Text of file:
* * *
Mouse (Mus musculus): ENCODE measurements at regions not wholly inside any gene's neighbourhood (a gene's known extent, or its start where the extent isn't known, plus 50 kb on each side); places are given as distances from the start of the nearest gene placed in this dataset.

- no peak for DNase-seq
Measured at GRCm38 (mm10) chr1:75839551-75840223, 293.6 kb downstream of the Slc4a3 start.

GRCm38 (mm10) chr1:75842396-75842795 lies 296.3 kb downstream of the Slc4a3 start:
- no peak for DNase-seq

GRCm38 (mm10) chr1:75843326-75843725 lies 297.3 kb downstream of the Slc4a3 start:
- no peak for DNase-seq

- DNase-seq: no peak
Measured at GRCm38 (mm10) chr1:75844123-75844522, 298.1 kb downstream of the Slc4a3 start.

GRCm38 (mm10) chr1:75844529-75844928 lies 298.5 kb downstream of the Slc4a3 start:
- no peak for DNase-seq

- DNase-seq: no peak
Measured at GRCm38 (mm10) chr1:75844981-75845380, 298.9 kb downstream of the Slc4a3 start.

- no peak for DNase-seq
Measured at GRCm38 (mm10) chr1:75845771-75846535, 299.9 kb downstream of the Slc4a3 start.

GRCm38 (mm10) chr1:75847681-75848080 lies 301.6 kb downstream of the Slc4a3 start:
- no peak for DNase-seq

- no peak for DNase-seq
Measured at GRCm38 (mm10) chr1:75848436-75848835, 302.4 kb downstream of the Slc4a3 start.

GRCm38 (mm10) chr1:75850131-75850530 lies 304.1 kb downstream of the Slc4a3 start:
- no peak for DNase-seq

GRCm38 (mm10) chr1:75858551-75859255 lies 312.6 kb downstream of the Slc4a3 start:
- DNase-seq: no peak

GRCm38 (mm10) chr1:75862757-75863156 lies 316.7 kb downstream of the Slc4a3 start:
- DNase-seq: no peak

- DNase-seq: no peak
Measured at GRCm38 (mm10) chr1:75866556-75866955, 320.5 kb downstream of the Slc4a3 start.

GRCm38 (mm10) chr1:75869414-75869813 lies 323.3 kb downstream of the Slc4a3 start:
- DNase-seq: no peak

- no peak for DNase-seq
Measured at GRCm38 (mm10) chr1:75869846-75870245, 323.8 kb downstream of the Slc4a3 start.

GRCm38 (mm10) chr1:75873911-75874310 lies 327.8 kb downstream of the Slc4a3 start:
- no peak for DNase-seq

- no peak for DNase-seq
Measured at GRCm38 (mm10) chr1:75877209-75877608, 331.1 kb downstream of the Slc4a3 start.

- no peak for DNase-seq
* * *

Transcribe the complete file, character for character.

Mouse (Mus musculus): ENCODE measurements at regions not wholly inside any gene's neighbourhood (a gene's known extent, or its start where the extent isn't known, plus 50 kb on each side); places are given as distances from the start of the nearest gene placed in this dataset.

- no peak for DNase-seq
Measured at GRCm38 (mm10) chr1:75839551-75840223, 293.6 kb downstream of the Slc4a3 start.

GRCm38 (mm10) chr1:75842396-75842795 lies 296.3 kb downstream of the Slc4a3 start:
- no peak for DNase-seq

GRCm38 (mm10) chr1:75843326-75843725 lies 297.3 kb downstream of the Slc4a3 start:
- no peak for DNase-seq

- DNase-seq: no peak
Measured at GRCm38 (mm10) chr1:75844123-75844522, 298.1 kb downstream of the Slc4a3 start.

GRCm38 (mm10) chr1:75844529-75844928 lies 298.5 kb downstream of the Slc4a3 start:
- no peak for DNase-seq

- DNase-seq: no peak
Measured at GRCm38 (mm10) chr1:75844981-75845380, 298.9 kb downstream of the Slc4a3 start.

- no peak for DNase-seq
Measured at GRCm38 (mm10) chr1:75845771-75846535, 299.9 kb downstream of the Slc4a3 start.

GRCm38 (mm10) chr1:75847681-75848080 lies 301.6 kb downstream of the Slc4a3 start:
- no peak for DNase-seq

- no peak for DNase-seq
Measured at GRCm38 (mm10) chr1:75848436-75848835, 302.4 kb downstream of the Slc4a3 start.

GRCm38 (mm10) chr1:75850131-75850530 lies 304.1 kb downstream of the Slc4a3 start:
- no peak for DNase-seq

GRCm38 (mm10) chr1:75858551-75859255 lies 312.6 kb downstream of the Slc4a3 start:
- DNase-seq: no peak

GRCm38 (mm10) chr1:75862757-75863156 lies 316.7 kb downstream of the Slc4a3 start:
- DNase-seq: no peak

- DNase-seq: no peak
Measured at GRCm38 (mm10) chr1:75866556-75866955, 320.5 kb downstream of the Slc4a3 start.

GRCm38 (mm10) chr1:75869414-75869813 lies 323.3 kb downstream of the Slc4a3 start:
- DNase-seq: no peak

- no peak for DNase-seq
Measured at GRCm38 (mm10) chr1:75869846-75870245, 323.8 kb downstream of the Slc4a3 start.

GRCm38 (mm10) chr1:75873911-75874310 lies 327.8 kb downstream of the Slc4a3 start:
- no peak for DNase-seq

- no peak for DNase-seq
Measured at GRCm38 (mm10) chr1:75877209-75877608, 331.1 kb downstream of the Slc4a3 start.

- no peak for DNase-seq